Entering 2011, I am feeling nostalgic to certain degree as I look back a year ago to my memorable first marathon experience at the P.F. Chang’s Rock’n’Roll Arizona Marathon. I remember how well everything came together in my training over the holidays and culminated with my running as hard as I could through the Phoenix street grid in the presence of my family and friends. Truly an experience unlike any other, my first marathon was a profound rite of passage and I felt extremely fortunate to be able to share my successful debut with those who faithfully supported me.
Without a marathon in my January racing plans, I used this past Christmas holiday to visit my family in Rochester with Ali. Upon returning, I again welcomed in the New Year in Flagstaff tradition at the Pine Cone Drop. I was in good company as we anxiously watched the illuminated pine cone descend from atop the Weatherford Hotel in gelid sub-zero temperatures. Teeth chattering and with my breath a visible plume of smoke in the midnight air, I felt poised for the New Year, and ready for the challenges that 2011 will promise.
While I try to avoid making any capricious New Year’s Resolutions, I have formulated a personal resolve for 2011: to make sure every endeavor I undertake has a purpose. Recalling this wisdom that was imparted on me several years ago by my UVA Assistant Cross-Country Coach, Brad Hunt, this advice resonates to challenge me in the next year to be aware of my decisions and actions, both personally and athletically. As I will have many great experiences and opportunities in the coming year, I feel I should strive to remain mindful in everything I do.
The Naples Daily News Half-Marathon
After a 3 month sabbatical from racing, I was anxious to get back into competing in 2011. I weighed my January opening race options very carefully, enjoying both the responsibility and liberty of being self-managed. As much as I would have liked to return to P.F. Chang’s for the Half-Marathon, I felt I would benefit more from a change in racing venue this year. During my research, an exciting race opportunity presented itself in the Naples Daily News Half-Marathon.
Recognized by Runner’s World as one of the 25 Best Half-Marathons, the NDN Half first began in 1989 and now is in its 23rd year running in this scenic Gulf Coast city. The event is organized by Naples’ tight-knit running community, the Gulf Coast Runners, and proceeds benefit their Youth Development Fund Program. While the notion of racing on Florida’s “Paradise Coast” (and subsequently escaping the chill of high country living) was appealing, I felt that running in the Floridian subtropics would also help me prepare for the conditions I will likely face when running in Daegu in September.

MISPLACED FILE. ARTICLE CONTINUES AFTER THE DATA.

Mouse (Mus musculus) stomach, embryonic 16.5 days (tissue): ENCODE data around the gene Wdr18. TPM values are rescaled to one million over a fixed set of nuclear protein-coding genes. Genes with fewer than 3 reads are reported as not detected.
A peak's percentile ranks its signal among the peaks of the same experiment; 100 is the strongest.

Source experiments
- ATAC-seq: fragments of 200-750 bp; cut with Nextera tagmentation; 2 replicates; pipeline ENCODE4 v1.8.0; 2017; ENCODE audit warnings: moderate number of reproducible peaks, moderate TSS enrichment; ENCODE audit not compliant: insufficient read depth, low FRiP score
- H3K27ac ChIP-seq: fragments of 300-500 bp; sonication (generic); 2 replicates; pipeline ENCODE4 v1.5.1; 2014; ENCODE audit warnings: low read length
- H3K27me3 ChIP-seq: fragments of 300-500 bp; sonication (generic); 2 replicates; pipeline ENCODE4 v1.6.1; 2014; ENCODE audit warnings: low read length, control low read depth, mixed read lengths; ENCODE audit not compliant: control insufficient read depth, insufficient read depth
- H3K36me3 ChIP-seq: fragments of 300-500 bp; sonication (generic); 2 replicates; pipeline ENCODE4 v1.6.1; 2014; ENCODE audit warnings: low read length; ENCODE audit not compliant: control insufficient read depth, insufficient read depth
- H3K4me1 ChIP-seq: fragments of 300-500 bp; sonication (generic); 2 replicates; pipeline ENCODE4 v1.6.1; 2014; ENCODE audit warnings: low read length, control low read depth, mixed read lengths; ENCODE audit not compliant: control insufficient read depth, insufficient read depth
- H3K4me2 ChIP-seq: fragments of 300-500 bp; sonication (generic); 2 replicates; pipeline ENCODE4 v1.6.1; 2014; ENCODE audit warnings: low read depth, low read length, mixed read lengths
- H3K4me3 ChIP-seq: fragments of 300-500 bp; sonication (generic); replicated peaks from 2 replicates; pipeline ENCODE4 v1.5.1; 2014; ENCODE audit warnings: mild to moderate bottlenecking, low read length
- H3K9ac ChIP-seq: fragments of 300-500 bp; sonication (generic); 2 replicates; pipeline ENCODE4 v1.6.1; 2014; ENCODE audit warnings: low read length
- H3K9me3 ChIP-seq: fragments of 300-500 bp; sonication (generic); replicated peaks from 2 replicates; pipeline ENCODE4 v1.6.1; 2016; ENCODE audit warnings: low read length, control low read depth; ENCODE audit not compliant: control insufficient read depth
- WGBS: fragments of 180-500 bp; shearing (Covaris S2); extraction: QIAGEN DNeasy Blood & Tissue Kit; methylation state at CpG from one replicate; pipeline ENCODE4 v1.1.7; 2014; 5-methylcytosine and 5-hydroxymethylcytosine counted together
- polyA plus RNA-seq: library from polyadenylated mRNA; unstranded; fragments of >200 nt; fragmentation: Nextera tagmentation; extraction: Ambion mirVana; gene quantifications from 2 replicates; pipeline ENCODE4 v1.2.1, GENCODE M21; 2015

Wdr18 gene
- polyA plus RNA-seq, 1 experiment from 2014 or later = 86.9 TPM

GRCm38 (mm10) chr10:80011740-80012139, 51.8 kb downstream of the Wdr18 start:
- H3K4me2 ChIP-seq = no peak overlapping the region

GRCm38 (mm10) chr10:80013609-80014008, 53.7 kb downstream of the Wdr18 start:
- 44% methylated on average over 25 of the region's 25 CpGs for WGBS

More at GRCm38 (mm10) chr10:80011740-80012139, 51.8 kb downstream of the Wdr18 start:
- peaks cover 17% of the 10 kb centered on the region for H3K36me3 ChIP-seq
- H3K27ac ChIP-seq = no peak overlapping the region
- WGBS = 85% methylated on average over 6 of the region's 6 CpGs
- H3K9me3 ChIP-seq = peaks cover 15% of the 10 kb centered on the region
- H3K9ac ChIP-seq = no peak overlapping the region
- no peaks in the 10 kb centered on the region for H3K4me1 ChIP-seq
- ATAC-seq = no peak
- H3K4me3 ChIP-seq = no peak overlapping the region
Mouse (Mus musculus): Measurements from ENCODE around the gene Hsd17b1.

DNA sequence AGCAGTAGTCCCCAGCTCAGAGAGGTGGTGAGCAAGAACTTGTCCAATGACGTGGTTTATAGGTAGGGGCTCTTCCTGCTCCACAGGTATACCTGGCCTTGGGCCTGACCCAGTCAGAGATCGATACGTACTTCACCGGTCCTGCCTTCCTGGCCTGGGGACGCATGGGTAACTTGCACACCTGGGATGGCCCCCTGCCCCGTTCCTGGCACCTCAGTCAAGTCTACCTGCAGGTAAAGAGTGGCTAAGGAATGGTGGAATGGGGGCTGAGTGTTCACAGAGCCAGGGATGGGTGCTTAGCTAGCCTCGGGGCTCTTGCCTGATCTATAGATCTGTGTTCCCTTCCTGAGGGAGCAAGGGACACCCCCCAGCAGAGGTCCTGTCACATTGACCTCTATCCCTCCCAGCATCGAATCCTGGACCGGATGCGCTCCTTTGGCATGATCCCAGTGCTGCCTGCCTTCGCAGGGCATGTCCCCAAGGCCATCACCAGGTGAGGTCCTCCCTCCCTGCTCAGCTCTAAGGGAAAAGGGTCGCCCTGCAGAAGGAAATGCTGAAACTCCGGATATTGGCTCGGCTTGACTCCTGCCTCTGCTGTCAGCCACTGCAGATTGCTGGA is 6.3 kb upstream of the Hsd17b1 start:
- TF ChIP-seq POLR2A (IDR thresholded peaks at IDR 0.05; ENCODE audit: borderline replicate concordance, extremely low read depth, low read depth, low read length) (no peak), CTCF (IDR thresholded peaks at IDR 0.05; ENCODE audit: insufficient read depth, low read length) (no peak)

My travel day to Naples was quite long. I woke up Friday at 3AM for an easy training run before driving down to Phoenix for my morning flight. Luckily, I had a full thermos of coffee and the new David Sedaris audiobook playing to keep me awake for the drive. When traveling to the east coast, I find waking up and running at an unpleasantly early hour will better prepare me for the time change ahead. I can then spend the rest of the day getting to my destination– hoping there aren’t any air travel delays– and not worrying about running once I get to the race city. Friday’s travel proved to be uneventful, and I was able to get some rest on my flights and brought some fruit and a Raw Revolution Food Bar to snack on. I arrived in Naples at sunset and was taken aback by its serene quality. After a light meal and a glass of wine with my benevolent hosts, Jim and Faye, I was more than ready to call it a night.
I had a very relaxing day before the race. I went for an easy morning run on a popular running and biking loop between the Gulf of Mexico and four miniature bays. My legs felt good after Friday’s travel, and the sunny 50-degree morning was much more inviting running weather than the January mornings had been in Flagstaff. I spent much of the morning and afternoon resting and taking in the panorama of the Gulf from my hosts’ twelfth story condo balcony. After lunch, Jim gave me a tour of the race course, and while I was impressed with the pancake-flat profile, I was even more impressed by the stretch of multi-million dollar homes that lined Gordon Drive. I always find it beneficial to preview a race course to help me prepare for and visualize my run; it also gives me an opportunity to appreciate some of the things I might not notice while in race mode. That evening I made an early dinner at the condo, loading up on quinoa pasta with a Boca meatless sauce and sautéed spinach. After a glass of Cab, I was again ready to wind down and get some rest.